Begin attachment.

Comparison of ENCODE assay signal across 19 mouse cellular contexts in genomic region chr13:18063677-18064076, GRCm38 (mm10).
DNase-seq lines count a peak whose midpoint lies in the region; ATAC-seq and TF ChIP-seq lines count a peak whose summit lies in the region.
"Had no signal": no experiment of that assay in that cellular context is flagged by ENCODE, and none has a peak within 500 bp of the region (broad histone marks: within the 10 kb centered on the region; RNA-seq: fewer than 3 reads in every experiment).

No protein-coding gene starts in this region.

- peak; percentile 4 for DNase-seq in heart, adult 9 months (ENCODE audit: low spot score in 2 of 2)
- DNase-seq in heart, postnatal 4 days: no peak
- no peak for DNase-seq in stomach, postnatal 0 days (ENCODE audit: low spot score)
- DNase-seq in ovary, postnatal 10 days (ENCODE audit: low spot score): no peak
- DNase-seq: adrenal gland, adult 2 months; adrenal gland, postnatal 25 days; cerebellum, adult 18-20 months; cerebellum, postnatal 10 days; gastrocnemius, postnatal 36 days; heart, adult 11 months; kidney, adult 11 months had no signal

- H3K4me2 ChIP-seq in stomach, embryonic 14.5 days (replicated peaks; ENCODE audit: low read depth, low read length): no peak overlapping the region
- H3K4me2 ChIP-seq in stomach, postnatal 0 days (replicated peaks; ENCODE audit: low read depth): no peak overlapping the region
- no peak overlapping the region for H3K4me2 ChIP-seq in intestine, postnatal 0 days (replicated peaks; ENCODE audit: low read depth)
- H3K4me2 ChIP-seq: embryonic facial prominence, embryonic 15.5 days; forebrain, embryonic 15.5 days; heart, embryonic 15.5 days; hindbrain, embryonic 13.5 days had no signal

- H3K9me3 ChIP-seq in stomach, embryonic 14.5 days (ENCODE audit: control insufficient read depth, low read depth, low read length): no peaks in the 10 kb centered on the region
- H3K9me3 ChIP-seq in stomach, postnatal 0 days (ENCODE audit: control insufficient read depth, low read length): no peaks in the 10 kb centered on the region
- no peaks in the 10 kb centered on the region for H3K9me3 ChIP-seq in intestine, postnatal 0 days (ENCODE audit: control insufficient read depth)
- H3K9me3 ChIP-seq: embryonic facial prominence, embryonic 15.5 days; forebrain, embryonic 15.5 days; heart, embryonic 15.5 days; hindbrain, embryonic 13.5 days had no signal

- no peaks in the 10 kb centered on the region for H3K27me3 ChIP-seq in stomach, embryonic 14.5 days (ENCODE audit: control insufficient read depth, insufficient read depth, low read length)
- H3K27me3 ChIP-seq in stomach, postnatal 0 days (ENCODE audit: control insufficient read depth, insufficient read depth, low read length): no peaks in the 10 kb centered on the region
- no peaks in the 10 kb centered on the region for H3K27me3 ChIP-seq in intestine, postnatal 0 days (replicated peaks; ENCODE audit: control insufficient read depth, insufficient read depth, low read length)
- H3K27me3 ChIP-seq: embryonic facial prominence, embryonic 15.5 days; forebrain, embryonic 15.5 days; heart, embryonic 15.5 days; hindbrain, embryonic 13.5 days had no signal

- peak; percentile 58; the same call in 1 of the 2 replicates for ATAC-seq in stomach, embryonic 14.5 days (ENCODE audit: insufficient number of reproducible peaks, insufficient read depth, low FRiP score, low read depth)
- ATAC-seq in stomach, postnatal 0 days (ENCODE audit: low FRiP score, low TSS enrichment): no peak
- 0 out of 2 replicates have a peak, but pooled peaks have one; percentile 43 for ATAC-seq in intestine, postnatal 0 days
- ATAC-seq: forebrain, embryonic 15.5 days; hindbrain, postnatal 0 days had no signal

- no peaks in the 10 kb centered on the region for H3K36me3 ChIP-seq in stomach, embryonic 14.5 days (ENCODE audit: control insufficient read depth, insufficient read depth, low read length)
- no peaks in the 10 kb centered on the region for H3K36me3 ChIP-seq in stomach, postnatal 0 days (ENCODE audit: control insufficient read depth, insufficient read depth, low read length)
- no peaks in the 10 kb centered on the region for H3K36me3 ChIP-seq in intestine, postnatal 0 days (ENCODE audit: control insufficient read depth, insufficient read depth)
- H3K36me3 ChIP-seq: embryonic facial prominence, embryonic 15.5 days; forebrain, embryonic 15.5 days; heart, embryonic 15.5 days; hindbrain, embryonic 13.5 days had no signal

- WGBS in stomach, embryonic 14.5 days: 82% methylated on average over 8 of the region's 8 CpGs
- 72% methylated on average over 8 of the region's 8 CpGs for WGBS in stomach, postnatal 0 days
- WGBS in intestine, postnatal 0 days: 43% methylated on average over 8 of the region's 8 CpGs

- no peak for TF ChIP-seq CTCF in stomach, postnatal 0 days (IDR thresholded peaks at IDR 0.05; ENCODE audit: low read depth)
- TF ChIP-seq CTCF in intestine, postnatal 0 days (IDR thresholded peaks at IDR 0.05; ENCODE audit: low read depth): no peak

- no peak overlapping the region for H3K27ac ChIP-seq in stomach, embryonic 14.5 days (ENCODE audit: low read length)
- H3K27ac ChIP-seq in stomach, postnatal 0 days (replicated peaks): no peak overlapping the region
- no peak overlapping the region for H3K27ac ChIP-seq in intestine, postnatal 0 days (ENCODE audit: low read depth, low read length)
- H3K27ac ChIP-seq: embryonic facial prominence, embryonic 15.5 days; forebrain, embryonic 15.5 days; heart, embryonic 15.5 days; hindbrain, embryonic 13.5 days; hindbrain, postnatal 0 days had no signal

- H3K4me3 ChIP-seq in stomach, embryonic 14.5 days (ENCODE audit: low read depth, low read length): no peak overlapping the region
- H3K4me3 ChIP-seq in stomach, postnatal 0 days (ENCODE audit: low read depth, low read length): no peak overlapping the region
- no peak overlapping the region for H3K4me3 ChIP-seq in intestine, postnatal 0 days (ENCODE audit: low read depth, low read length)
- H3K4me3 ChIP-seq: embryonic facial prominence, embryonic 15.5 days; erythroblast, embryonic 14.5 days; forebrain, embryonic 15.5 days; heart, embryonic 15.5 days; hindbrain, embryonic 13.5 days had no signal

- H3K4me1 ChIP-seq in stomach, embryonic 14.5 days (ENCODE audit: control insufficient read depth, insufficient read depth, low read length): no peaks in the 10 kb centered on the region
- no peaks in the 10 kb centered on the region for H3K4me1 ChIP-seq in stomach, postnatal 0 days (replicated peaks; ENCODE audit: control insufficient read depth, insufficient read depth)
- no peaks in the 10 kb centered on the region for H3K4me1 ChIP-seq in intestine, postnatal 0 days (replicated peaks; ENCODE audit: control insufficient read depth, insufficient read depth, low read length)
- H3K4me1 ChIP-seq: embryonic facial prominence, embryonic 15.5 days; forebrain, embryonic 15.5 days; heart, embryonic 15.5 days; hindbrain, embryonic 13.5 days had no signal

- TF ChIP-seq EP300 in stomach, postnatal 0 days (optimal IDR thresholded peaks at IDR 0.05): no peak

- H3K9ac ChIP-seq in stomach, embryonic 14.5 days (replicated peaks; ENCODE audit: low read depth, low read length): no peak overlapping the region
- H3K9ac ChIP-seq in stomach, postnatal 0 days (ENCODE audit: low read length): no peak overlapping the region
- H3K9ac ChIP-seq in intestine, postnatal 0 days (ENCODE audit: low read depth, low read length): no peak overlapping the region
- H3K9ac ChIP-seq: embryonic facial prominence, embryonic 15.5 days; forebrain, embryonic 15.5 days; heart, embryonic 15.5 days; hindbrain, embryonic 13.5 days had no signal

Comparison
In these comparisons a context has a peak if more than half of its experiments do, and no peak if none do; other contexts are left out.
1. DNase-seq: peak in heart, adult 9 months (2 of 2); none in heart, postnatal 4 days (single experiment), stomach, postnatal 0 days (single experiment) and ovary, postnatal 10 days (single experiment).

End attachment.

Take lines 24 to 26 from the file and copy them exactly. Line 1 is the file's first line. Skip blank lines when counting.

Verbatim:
- 0 out of 2 replicates have a peak, but pooled peaks have one; percentile 43 for ATAC-seq in intestine, postnatal 0 days
- ATAC-seq: forebrain, embryonic 15.5 days; hindbrain, postnatal 0 days had no signal

- no peaks in the 10 kb centered on the region for H3K36me3 ChIP-seq in stomach, embryonic 14.5 days (ENCODE audit: control insufficient read depth, insufficient read depth, low read length)